From the top of the degassing tower, therefore, one obtains a gas stream consisting primarily of acetylene but containing large proportions of contaminants (i.e. carbon dioxide and ethylene) which are less soluble than acetylene in the solvent; the acetylene of this gas stream must be recovered if the process is to be economical and is, consequently, recycled to the compression stage and admixed with the crude-gas mixture or cracking gas with which it is returned to the absorption tower. The acetylene content of this recycled gas stream must be high in order to ensure a substantially complete elimination of the carbon dioxide and ethylene from the solvent in the degassing stage and, therefore, the obtention of acetylene of the desired high purity and quality. In conventional processes, this recycled gas stream is diluted with the crude gas and cannot be economically exploited although it is imperative that the recycled gas contain a high concentration of acetylene, the component of principal interest for the purposes of the present invention.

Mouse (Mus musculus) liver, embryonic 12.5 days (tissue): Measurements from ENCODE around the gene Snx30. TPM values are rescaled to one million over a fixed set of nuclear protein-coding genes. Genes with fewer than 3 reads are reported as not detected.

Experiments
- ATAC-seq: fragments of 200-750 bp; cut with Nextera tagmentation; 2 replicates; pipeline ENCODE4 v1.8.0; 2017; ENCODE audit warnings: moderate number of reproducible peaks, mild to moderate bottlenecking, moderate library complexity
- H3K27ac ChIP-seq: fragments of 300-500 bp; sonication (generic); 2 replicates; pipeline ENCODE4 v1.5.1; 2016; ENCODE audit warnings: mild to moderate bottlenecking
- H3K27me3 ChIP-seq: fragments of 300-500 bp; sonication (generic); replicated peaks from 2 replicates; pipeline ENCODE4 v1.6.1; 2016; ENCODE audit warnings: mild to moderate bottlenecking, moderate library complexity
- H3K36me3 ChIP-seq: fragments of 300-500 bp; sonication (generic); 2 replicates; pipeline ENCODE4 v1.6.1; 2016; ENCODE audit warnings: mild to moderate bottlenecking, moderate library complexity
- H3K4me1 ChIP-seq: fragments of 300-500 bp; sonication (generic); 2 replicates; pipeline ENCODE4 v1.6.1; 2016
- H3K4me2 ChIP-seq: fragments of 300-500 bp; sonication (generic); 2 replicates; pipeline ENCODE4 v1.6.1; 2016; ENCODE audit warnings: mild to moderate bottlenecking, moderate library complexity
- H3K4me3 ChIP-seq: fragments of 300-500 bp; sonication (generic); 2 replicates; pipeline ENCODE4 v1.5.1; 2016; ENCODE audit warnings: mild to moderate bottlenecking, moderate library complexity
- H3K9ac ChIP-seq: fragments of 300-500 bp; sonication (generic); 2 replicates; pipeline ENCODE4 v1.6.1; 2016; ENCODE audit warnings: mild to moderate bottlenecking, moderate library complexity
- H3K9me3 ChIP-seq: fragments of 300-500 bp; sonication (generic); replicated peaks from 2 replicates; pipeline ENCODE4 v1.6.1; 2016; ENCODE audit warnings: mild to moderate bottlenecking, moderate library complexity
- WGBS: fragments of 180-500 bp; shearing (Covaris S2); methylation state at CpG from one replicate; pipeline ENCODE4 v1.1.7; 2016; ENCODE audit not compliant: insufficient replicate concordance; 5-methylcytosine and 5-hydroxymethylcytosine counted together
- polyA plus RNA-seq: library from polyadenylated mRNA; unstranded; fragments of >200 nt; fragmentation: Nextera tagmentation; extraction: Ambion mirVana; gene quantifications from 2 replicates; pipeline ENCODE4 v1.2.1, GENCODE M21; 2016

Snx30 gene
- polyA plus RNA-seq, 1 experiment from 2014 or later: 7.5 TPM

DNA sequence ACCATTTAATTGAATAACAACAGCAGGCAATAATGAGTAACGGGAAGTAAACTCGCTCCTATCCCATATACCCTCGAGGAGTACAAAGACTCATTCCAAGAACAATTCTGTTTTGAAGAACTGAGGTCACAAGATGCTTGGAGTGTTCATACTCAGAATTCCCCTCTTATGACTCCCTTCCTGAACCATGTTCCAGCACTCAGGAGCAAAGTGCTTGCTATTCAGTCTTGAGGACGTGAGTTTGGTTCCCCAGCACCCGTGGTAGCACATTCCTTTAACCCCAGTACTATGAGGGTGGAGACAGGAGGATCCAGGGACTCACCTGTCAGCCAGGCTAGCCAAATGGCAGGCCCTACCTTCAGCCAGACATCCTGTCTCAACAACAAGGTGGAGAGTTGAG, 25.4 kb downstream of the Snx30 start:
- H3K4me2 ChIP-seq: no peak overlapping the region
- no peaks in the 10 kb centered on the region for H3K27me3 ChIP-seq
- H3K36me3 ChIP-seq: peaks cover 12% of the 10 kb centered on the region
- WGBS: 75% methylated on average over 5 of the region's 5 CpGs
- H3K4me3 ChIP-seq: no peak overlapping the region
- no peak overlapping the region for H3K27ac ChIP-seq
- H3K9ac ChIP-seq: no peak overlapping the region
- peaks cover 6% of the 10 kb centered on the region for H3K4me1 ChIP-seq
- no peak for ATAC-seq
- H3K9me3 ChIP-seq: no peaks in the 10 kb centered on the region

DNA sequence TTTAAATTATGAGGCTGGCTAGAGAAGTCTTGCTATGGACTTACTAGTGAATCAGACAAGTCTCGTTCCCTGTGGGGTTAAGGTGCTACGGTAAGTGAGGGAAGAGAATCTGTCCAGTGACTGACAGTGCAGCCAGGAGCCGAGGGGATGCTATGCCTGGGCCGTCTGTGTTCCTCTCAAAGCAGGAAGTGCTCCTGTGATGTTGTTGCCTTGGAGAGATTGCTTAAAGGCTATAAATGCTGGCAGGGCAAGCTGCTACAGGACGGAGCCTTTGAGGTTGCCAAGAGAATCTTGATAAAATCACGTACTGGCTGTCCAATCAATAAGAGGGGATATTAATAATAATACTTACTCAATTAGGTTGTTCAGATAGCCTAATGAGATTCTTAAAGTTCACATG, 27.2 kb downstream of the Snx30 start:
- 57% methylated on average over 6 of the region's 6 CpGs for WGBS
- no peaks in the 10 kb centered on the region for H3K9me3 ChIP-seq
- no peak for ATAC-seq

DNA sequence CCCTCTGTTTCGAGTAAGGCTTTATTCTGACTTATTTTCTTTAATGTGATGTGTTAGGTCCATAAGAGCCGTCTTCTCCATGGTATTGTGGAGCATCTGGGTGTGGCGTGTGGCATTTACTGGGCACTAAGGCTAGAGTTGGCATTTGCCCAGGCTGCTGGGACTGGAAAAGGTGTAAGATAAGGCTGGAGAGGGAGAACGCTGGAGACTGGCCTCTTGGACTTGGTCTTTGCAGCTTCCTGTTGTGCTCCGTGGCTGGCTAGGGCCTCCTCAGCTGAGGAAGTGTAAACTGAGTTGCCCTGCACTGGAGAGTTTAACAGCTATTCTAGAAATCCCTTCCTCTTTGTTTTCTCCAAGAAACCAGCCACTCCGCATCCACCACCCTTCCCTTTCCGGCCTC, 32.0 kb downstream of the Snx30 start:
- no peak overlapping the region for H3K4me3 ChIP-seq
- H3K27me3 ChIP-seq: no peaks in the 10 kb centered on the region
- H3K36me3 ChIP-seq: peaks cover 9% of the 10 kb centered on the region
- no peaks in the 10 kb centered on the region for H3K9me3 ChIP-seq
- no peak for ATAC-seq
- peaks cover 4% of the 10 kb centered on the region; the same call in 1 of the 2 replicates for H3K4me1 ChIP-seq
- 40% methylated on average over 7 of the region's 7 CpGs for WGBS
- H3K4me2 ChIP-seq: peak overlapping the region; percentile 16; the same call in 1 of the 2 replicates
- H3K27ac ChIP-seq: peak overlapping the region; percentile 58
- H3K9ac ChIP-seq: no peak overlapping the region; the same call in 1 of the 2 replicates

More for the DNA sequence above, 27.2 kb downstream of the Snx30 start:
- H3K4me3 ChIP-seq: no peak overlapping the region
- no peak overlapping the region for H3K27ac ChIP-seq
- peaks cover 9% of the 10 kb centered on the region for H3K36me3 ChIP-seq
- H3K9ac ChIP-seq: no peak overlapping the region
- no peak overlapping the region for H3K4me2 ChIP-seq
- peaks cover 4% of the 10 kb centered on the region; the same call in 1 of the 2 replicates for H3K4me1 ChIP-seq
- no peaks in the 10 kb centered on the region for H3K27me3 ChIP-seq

After this recycled gas stream has stripped the carbon dioxide and ethylene from the solvent, the latter, saturated substantially only with acetylene, is heated at reduced pressure to release the acetylene, part of which is used directly or upon further purification (although the acetylene obtained has a satisfactory purity for chemical synthesis and most other applications), while another part of the acetylene serves as the stripping gas and constitutes the recycled gas stream. The higher acetylenes, which are discharged from the solvent in this stage, may be carried off with the acetylene streams or separated independently. a The capacity of the plants for recovering of the acetylene by solvent extraction depends, for a given tower height, diameter and type of packing, upon the quantity and temperature of the solvent delivered to the absorption tower, the partial pressure of the acetylene emerging from the compression and fed into the absorption tower, the quantity, temperature and composition of the crude-gas mixture and the acetylene content of the gas emerging from the top of the degasification tower and the carbon dioxide content permissible in the acetylene diverted from the plant for subsequent use. Some of these factors are substantially constant under most conditions while others are interdependent and may vary within characteristic ranges with limits imposed by the dimensions and nature of the apparatus, the environmental conditions of safety criteria and the economics of the operation.